To prepare for the Mike Kuchar Showcase on Artscape's opening night, I bought Jennifer M. Kroot's "It Came from Kuchar," an elating and revealing docu-biography of underground filmmaker Mike Kuchar and his fellow auteur, brother George. (It's now out on DVD: go to kucharfilm.com.)
I was never a fan of New York's proudly amateurish, campy and poetic "underground cinema" scene, not even when I was working for a small film magazine in the basement of the Bleecker Street Cinema. But Kroot's film opened my mind to their odd charms. She celebrates the underground films of the 1960s and 1970s (and beyond) as smart social occasions: cinematic happenings at a time when hipness was a mark of iconoclastic humor, not a marketing tool.
She sees the Kuchars, in particular — the Manhattan-born, Bronx-bred sons of a Ukrainian-immigrant mother and Hungarian-American father — as straight-arrow working-class eccentrics who brought new blood and other bodily substances into a scene that might have hardened or grown stale or merely "chic."
Mixing genres like domestic melodrama and science fiction with a gleeful DIY expressionism and a heavy dose of camp humor, they ignited the imaginations of devotees like John Waters and (Kroot argues) David Lynch. With late-night screenings in funky venues, they and their peers helped establish "midnight movies," leading straight to " The Rocky Horror Picture Show." Their shock value has lasting impact. When you see the Cameron Diaz stiff-hair gag in "There's Something About Mary," you're seeing the influence of the Kuchars.
I called Kroot at her home in San Francisco to get a fix on what Artscape audiences might expect from Kuchar. Her knowledge of the Kuchars goes deep. She studied filmmaking with George at the San Francisco Art Institute. She went from thinking underground movies were boring to considering them groundbreaking, exhilarating and simultaneously funny and expressive.
Kroot applauds the Artscape event because she thinks the Kuchars' movies were "made to be seen in a group setting." She wishes she could have been there 40 years ago when the Kuchars would show up for their screenings in suits and ties while the rest of the crowd wore black turtlenecks. "They're very sincere," Kroot explains. "They don't like seeing films that other people think are camp, and they would never present themselves as 'hip.' " But the hipsters of the 1960s welcomed them. The heirs of those hipsters still do, even if they've gone from proudly seedy joints to festivals and museums.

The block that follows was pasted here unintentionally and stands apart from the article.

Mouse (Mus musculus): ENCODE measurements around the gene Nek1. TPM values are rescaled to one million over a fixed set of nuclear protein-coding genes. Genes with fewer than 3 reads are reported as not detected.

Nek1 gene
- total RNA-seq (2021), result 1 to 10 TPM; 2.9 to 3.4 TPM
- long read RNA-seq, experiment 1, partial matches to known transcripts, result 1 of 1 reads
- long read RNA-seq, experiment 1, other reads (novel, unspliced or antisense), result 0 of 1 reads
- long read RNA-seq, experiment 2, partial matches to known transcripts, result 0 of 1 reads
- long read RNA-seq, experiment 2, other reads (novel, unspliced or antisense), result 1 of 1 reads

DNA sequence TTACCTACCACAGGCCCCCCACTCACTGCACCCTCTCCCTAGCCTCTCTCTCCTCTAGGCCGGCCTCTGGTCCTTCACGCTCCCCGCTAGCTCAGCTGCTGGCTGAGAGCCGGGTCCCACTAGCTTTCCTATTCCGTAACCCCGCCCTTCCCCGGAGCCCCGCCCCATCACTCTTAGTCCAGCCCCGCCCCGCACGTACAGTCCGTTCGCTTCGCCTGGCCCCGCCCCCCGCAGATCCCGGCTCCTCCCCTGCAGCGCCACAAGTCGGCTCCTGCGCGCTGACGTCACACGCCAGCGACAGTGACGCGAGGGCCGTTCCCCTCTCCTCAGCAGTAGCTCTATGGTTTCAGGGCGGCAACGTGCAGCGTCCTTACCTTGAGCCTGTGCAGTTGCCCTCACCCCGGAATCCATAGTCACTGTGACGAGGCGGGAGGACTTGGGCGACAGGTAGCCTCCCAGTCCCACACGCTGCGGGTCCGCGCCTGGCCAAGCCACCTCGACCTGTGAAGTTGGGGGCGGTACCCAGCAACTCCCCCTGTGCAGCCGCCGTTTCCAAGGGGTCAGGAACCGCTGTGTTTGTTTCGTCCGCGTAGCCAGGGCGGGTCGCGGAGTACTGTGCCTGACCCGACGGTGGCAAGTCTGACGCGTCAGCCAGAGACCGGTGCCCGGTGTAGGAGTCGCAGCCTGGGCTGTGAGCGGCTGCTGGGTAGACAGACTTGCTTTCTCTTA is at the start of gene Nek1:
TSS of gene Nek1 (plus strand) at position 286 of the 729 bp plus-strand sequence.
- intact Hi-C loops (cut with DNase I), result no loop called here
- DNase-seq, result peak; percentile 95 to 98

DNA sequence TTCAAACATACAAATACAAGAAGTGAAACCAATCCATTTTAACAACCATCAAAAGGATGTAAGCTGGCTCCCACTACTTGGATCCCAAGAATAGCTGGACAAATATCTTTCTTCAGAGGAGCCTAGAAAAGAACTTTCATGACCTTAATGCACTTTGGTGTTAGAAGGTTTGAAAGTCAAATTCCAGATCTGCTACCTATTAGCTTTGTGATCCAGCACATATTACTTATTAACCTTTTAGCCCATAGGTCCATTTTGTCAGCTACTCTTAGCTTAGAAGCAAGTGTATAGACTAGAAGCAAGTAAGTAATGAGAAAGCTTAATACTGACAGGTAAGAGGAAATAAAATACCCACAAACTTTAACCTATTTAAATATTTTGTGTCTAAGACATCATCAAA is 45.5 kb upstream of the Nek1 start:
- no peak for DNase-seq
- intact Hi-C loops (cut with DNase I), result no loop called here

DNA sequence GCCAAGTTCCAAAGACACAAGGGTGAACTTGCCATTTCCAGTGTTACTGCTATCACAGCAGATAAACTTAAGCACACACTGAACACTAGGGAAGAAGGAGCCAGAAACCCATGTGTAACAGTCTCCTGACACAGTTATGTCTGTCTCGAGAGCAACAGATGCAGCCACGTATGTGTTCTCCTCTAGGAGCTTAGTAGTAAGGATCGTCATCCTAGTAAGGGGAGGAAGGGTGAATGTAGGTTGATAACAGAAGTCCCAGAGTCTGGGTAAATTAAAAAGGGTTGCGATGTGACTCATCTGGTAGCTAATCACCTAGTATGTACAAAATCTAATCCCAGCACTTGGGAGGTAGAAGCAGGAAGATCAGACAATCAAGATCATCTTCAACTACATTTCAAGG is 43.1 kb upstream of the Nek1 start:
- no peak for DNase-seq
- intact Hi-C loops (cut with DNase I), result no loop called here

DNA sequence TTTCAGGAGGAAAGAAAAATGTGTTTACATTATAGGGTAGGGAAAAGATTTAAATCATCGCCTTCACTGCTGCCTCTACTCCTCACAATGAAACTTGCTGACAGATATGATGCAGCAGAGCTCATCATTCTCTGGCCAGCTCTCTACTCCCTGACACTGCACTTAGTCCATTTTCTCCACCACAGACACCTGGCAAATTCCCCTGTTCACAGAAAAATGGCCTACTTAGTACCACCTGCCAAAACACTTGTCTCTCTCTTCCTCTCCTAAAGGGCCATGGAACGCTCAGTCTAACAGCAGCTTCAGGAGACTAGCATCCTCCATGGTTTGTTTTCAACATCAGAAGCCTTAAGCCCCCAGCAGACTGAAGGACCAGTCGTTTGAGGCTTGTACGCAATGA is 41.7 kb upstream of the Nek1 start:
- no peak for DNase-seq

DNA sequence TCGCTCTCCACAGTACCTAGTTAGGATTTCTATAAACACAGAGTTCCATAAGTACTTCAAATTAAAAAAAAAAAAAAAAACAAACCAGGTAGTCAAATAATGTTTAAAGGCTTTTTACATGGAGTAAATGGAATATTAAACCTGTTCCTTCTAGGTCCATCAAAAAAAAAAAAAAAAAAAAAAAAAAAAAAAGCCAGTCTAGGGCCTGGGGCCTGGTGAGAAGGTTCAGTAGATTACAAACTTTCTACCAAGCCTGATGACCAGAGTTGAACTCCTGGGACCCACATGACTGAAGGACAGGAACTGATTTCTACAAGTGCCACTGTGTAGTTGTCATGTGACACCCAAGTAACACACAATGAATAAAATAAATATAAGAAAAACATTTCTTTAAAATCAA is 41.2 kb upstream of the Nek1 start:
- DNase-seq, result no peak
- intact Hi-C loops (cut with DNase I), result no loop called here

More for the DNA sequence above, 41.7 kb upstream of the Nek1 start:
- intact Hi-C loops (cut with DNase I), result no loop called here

A festival screening may not have the same drug-spiked party atmosphere and bohemian frenzy of the original late-night screenings. But it should echo the celebratory part of the Kuchar experience. That happy-ritual atmosphere, Kroot says, helped inspire them to create "this crazy little parallel-Hollywood experience, with their own stars and followers. Mike is especially shy, and I think moviemaking for them was partly a way to be social and make friends comfortably." They did make friends and influence people, including Waters, Atom Egoyan and Wayne Wang.
"Mike is much shyer than George," says Kroot. "He usually describes his films as a hobby, I'm not exactly sure why; George would say they're his vocation. Mike's movies have changed over the years. Now he mostly does experimental video portraits of glamorous men. They'll contain lots of poetry. I think of them as nouveau beatnik. He also does quirky, campy soap operas that he calls teleplays."
But to Kroot, all his movies have a palpable aesthetic charge. "Both George and Mike are also amazing fine artists," Kroot says enthusiastically. "Mike has a whole cult following from the art work he did for the underground comic "Gay Heart Throbs." It's not as mainstream as the work George did in the early days of underground comics, with R. Crumb and Art Spiegelman. But when I did an event with Mike in San Francisco, lines of fans were coming up to Mike. They were carrying copies of "Gay Heart Throbs" for him to sign."
If you go
Mike Kuchar presents a career-spanning selection of works at the Charles Theatre, 1711 N. Charles St., July 16 at 7 p.m. The event is free and will be followed by a question-and-answer session. Go to thecharles.com or call 410-727-3456.